Wrongful Termination

Whether you wear a blue or a white collar, there are many different laws that provide protections for employees.

Wrongful Termination

Whether you wear a blue or a white collar, there are many different laws that provide protections for employees. Discrimination in the workplace on the basis of race, color, sex, religion, national origin, disability, and age are all prohibited under federal law, as is retaliation for complaining about such discrimination. Indiana law prohibits retaliation for suffering from a workplace injury or filing a Worker’s Compensation claim. The United States Constitution protects government employee’s right to exercise free speech and affiliation with a political party, and guarantees certain employees “due process” of law. If an employer terminates an employee in contravention of the law, that employee has the right to pursue a claim for wrongful termination.

How do you know if you have been wrongfully terminated?

To help determine whether you have been wrongfully terminated, ask yourself the following questions:
1. Has your employer suddenly started subjecting you to discipline?

2. Were you fired for something that others have done without being terminated?

3. Did your employer fail to follow its own progressive discipline policy toward you?

4. Did your employer fire you after you complained about unfair treatment towards you or someone else?

How we can help you.

Both state and federal law provide multiple protections for employees in the workplace. However, whether or not an employer is subject to those laws and whether a particular employee can take advantage of those laws is determined on a case by case basis. Employers have a team of people, including lawyers and human resources employees, to help guide them through legal issues. You may find that you need your own team to help navigate this complex process. The attorneys at CLC can help you understand and enforce your rights.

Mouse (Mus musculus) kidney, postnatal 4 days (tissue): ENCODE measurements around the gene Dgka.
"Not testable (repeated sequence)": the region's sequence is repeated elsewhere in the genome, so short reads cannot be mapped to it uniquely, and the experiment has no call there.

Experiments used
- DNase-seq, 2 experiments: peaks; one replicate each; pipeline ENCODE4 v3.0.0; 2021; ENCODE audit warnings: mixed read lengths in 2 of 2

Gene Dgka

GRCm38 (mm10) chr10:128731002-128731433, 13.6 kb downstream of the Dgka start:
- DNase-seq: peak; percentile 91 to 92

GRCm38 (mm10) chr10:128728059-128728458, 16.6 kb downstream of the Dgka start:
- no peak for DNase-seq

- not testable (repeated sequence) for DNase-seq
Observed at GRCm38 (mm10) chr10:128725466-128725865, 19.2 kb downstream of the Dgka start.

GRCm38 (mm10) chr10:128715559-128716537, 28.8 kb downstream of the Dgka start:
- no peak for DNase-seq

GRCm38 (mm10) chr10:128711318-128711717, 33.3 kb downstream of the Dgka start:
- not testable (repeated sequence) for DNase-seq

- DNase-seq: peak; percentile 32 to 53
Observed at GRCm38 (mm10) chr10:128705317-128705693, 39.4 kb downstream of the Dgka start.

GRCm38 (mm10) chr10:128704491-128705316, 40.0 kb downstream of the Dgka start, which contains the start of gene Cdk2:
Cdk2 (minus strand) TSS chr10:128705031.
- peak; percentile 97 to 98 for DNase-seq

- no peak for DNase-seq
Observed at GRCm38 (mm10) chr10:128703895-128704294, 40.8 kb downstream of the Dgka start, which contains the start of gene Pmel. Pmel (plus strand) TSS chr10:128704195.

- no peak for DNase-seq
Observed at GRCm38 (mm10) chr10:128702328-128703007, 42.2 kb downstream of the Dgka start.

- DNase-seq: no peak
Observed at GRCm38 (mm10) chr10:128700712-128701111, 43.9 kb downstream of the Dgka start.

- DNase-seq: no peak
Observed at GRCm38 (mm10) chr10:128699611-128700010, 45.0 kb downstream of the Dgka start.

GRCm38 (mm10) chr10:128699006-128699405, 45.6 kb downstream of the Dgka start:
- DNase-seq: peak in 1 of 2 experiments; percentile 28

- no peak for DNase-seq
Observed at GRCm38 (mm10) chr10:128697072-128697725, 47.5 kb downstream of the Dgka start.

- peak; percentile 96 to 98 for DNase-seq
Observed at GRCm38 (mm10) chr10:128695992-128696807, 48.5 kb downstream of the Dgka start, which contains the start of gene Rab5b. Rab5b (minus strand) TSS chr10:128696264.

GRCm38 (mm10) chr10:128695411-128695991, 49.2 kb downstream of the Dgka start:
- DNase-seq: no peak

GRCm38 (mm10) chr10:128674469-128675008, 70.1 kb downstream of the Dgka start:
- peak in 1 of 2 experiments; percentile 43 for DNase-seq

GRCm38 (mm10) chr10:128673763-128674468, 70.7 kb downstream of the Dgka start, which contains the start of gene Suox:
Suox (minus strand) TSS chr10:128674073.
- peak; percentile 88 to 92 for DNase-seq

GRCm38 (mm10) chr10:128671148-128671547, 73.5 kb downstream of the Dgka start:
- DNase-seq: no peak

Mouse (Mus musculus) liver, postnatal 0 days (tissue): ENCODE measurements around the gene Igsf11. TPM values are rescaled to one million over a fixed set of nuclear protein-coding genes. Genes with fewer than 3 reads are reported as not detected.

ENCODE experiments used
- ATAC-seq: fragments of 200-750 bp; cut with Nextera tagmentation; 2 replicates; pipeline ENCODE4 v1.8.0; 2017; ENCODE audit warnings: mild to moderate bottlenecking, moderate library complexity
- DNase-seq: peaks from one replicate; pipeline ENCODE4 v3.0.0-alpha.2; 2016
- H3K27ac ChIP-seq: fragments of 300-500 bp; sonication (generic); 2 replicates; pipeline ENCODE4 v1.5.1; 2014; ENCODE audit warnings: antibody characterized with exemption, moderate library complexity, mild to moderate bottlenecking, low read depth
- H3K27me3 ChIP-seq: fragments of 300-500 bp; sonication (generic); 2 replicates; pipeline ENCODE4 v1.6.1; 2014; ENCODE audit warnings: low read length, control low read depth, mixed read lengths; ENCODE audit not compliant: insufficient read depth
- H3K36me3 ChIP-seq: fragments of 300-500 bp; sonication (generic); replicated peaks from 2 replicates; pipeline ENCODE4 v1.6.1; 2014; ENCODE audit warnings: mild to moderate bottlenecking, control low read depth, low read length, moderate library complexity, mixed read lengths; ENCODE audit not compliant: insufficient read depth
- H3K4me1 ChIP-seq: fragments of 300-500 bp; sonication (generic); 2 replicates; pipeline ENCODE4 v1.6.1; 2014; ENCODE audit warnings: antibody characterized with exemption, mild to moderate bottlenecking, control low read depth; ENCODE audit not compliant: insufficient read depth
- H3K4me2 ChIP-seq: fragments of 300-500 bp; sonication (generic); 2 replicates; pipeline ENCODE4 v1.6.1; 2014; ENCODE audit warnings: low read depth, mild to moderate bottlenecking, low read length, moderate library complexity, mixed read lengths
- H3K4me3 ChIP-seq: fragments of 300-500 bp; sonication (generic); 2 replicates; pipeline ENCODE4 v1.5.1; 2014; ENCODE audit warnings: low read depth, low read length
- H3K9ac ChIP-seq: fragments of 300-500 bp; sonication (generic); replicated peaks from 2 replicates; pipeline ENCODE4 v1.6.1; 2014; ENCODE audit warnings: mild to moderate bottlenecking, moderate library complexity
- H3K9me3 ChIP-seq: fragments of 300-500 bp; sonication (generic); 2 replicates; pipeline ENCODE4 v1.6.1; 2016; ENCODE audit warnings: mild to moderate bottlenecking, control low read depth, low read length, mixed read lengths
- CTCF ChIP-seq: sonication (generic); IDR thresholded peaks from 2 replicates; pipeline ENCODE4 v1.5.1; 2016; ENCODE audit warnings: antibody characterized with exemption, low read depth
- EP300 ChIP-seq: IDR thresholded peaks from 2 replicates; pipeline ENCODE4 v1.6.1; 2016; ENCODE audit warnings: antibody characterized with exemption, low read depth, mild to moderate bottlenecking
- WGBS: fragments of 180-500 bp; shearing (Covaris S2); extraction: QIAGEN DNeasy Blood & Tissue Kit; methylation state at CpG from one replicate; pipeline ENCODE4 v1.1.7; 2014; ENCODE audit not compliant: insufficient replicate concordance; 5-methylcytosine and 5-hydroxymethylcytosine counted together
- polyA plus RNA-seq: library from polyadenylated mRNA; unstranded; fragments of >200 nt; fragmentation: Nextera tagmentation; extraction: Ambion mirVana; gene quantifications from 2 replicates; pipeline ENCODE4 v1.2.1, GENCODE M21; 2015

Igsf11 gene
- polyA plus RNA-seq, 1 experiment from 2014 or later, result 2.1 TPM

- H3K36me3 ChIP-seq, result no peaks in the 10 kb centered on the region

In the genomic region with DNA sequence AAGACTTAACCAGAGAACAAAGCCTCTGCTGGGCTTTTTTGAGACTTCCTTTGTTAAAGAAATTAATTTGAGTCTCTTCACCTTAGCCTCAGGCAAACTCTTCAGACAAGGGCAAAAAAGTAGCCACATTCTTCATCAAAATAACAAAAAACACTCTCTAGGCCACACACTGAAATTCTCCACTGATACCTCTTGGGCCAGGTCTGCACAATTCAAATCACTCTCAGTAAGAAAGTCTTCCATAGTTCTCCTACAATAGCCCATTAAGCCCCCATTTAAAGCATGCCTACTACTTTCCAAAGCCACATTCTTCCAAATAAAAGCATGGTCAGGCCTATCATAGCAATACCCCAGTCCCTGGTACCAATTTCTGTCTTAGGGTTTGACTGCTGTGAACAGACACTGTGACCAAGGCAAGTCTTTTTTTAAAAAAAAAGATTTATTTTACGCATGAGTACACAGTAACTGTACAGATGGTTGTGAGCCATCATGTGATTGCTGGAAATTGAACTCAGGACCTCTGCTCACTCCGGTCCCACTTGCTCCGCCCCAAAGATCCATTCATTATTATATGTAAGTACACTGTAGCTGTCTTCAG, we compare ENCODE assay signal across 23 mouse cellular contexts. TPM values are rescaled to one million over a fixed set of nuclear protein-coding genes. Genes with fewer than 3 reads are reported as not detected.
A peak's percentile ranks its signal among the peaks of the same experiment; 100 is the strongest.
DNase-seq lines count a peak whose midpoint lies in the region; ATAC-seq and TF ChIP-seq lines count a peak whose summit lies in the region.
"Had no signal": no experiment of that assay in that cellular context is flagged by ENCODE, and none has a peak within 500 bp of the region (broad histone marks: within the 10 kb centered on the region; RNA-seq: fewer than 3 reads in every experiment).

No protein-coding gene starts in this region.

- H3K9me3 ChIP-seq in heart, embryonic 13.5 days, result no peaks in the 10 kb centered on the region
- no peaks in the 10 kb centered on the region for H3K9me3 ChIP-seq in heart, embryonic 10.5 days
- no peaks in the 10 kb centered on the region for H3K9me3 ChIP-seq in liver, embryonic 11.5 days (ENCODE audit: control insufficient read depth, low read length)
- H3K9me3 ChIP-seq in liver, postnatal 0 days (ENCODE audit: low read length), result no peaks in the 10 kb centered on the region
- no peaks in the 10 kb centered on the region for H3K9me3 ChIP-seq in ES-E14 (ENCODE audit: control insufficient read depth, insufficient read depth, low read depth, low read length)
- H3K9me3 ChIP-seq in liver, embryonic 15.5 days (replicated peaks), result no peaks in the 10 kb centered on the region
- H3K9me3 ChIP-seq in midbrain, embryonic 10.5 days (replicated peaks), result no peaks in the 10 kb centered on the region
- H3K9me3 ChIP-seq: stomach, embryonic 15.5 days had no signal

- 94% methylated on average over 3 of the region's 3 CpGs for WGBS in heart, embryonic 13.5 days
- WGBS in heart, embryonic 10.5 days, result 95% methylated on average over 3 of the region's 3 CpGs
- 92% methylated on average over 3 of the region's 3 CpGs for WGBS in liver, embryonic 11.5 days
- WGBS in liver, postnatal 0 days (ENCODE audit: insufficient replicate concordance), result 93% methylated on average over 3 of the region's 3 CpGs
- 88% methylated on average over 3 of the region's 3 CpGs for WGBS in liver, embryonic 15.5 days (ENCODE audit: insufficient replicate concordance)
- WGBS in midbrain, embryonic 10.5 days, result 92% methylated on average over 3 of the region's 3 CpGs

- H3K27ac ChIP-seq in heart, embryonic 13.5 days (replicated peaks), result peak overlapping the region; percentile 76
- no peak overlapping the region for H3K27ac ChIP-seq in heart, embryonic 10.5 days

If you feel you have been wrongfully terminated or fear you may be wrongfully terminated soon, you should do the following:

1. Document Everything.

Take notes during any meetings, and keep a journal of any communications or events that relate to the unfair treatment. Write down the names of people who violated your rights and those who may have witnessed events related to the violations of those rights. Be cautious, however, about making audio recordings, video recordings, or taking photographs in the workplace, without checking your employer’s policies.

2. If you feel you are suffering from discrimination and may be terminated soon, complain to your employer according to its policies and procedures.

Be sure that you tell your employer not only that you are being discriminated against, but that you feel it is illegally motivated. Although not required, it is best to communicate any complaints in writing.

3. Save all relevant documents.

Save all relevant documents, emails, recordings, records of communication, phone logs, text messages, etc. related to your employment and the violations of your rights.

4. Don’t quit in anticipation of being fired.

Your job is important to you, and you should not be forced out because your employer is not following the law. Call CLC, and we will help enforce your rights.

Let’s talk about how we can help: